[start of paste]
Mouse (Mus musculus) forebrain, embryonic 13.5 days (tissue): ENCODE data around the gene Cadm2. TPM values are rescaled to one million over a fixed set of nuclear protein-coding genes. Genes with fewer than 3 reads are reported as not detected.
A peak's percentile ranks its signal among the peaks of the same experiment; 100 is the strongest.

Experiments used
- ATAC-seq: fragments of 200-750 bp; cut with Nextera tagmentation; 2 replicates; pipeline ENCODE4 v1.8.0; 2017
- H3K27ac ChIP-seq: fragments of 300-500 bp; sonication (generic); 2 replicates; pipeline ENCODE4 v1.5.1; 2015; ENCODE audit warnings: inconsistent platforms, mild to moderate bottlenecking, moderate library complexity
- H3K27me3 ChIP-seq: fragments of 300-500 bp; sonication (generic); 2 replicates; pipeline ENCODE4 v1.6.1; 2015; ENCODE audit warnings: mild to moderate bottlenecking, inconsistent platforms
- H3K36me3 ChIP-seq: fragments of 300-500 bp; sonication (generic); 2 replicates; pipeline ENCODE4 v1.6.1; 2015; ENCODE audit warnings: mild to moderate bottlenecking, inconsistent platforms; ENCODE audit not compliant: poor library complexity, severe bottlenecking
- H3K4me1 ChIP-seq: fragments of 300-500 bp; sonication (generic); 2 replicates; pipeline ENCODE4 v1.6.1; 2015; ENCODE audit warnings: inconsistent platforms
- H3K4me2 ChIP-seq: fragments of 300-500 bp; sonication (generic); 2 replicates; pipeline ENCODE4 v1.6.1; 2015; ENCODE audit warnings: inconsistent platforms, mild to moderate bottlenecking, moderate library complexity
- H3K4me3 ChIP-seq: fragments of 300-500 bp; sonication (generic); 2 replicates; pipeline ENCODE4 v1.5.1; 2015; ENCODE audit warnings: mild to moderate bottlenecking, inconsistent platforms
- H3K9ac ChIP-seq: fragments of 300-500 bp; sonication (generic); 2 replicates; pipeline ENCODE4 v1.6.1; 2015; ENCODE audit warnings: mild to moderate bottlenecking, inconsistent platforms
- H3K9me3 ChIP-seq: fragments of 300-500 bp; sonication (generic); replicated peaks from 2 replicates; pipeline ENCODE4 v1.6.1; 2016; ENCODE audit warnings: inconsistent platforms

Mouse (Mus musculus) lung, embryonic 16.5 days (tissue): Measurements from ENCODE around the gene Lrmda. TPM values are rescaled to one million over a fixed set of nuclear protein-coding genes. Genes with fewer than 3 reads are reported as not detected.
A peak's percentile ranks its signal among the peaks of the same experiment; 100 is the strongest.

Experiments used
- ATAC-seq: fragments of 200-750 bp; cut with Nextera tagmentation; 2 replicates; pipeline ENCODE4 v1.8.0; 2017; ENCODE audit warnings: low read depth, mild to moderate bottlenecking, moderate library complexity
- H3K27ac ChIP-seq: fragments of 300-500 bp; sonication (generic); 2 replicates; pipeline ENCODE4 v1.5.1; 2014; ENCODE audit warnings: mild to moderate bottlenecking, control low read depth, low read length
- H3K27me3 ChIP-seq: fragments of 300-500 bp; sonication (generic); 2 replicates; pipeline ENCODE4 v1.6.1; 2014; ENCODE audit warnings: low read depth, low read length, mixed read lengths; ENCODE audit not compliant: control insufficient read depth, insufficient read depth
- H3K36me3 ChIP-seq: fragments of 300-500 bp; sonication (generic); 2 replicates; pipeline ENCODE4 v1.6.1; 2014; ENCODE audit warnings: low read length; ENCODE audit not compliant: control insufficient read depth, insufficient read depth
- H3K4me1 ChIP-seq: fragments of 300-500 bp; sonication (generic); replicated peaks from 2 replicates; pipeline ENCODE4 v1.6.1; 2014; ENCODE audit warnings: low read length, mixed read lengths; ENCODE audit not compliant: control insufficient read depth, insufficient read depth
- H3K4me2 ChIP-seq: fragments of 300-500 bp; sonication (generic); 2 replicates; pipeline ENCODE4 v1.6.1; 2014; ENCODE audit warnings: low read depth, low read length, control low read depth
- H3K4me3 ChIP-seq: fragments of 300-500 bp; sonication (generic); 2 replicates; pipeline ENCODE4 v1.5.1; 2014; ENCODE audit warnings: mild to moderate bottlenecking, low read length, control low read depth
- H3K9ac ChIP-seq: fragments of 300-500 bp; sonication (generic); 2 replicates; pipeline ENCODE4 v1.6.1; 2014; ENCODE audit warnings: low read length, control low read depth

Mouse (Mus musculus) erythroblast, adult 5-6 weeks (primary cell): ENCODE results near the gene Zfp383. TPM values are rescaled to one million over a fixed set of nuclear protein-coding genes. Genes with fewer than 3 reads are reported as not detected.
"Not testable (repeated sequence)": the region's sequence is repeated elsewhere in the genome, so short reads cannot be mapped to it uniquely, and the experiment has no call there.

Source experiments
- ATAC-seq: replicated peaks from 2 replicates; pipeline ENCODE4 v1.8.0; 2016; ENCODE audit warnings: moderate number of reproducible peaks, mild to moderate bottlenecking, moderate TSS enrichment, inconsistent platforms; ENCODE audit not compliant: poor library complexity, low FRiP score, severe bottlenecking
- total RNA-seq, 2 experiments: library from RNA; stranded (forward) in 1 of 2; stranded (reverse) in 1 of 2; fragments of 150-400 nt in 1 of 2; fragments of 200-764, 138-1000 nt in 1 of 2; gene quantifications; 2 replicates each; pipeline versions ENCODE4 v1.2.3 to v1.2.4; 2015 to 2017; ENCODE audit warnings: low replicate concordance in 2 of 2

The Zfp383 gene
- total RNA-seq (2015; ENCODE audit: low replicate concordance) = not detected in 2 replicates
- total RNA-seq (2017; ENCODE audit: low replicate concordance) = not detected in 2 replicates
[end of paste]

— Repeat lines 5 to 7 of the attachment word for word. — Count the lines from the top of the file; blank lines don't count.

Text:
- H3K27ac ChIP-seq: fragments of 300-500 bp; sonication (generic); 2 replicates; pipeline ENCODE4 v1.5.1; 2015; ENCODE audit warnings: inconsistent platforms, mild to moderate bottlenecking, moderate library complexity
- H3K27me3 ChIP-seq: fragments of 300-500 bp; sonication (generic); 2 replicates; pipeline ENCODE4 v1.6.1; 2015; ENCODE audit warnings: mild to moderate bottlenecking, inconsistent platforms
- H3K36me3 ChIP-seq: fragments of 300-500 bp; sonication (generic); 2 replicates; pipeline ENCODE4 v1.6.1; 2015; ENCODE audit warnings: mild to moderate bottlenecking, inconsistent platforms; ENCODE audit not compliant: poor library complexity, severe bottlenecking